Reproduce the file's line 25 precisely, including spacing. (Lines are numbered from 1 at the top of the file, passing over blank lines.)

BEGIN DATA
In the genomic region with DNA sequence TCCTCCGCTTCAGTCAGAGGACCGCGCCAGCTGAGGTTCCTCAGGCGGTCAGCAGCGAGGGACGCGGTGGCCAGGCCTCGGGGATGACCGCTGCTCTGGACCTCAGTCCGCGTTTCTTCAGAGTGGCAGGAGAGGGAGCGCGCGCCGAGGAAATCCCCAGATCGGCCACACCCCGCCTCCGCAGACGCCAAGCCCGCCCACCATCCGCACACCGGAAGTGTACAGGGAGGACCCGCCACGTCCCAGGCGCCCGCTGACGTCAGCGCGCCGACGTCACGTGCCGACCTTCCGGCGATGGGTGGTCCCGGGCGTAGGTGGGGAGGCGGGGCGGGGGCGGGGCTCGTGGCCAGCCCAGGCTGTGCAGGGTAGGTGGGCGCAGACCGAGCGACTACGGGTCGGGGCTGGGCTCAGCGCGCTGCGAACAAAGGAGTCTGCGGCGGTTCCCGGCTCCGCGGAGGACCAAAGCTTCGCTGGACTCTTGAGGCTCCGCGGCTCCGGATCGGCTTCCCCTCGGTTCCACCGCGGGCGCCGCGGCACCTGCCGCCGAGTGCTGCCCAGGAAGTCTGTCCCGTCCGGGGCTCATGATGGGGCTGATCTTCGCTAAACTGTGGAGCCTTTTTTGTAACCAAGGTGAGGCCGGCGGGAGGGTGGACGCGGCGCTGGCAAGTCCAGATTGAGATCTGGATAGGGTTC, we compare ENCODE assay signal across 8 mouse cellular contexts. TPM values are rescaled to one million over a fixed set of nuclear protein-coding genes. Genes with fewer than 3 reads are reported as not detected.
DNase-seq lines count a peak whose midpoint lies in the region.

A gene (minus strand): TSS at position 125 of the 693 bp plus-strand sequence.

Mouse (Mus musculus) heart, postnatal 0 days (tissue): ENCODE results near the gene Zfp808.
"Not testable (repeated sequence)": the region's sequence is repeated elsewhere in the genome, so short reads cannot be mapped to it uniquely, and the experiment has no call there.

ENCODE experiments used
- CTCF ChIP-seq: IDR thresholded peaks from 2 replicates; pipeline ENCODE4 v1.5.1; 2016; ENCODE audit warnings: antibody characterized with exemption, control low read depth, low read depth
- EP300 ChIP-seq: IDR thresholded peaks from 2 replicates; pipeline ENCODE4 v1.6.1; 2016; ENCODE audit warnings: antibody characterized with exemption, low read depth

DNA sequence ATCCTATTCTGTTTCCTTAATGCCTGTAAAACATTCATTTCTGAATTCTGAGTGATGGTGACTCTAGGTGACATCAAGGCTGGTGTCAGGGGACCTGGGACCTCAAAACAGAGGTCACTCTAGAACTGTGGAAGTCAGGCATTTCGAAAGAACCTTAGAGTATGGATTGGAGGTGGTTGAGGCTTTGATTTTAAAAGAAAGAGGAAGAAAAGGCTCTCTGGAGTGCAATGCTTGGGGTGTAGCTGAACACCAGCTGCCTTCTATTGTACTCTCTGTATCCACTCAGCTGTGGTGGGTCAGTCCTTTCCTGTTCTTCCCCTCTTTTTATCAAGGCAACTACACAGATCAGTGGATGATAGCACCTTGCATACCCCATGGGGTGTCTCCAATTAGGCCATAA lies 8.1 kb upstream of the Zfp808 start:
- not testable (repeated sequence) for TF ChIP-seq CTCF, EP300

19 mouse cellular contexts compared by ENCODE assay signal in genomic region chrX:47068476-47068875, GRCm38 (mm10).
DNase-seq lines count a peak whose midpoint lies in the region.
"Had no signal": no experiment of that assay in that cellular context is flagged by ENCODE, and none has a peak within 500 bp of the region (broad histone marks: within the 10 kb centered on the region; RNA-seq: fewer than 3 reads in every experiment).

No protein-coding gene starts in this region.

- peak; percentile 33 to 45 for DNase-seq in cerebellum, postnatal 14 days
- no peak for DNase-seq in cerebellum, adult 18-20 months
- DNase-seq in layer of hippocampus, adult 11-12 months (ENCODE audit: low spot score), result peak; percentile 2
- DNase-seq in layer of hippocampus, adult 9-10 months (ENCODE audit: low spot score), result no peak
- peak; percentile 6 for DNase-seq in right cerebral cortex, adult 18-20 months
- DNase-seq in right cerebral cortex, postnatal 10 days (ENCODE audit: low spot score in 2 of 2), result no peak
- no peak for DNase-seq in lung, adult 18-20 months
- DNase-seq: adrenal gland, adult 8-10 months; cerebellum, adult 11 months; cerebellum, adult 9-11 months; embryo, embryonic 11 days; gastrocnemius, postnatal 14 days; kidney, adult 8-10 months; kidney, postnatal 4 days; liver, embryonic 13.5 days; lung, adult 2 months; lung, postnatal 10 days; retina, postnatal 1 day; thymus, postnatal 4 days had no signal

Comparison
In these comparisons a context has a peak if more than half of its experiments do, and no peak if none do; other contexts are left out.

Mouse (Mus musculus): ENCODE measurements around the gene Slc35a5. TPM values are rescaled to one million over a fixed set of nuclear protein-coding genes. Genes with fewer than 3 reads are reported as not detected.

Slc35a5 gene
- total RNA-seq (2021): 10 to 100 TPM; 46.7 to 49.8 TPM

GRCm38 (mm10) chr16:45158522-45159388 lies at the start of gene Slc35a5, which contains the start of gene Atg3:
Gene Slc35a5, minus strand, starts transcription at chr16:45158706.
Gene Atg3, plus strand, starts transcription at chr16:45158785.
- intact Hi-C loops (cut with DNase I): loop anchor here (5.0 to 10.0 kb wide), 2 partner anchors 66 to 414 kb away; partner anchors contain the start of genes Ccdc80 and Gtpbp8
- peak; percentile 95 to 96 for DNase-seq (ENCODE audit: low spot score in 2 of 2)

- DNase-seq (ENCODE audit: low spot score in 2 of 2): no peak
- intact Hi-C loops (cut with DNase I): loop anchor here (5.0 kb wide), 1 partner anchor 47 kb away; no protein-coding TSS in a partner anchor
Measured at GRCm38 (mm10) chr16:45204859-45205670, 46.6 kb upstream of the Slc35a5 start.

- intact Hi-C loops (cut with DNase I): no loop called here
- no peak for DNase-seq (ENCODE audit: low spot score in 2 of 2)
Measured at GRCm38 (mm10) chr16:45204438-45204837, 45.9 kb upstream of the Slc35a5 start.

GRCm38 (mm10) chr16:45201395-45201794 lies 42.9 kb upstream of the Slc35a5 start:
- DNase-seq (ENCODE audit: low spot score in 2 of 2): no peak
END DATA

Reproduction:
Mouse (Mus musculus): ENCODE measurements around the gene Slc35a5. TPM values are rescaled to one million over a fixed set of nuclear protein-coding genes. Genes with fewer than 3 reads are reported as not detected.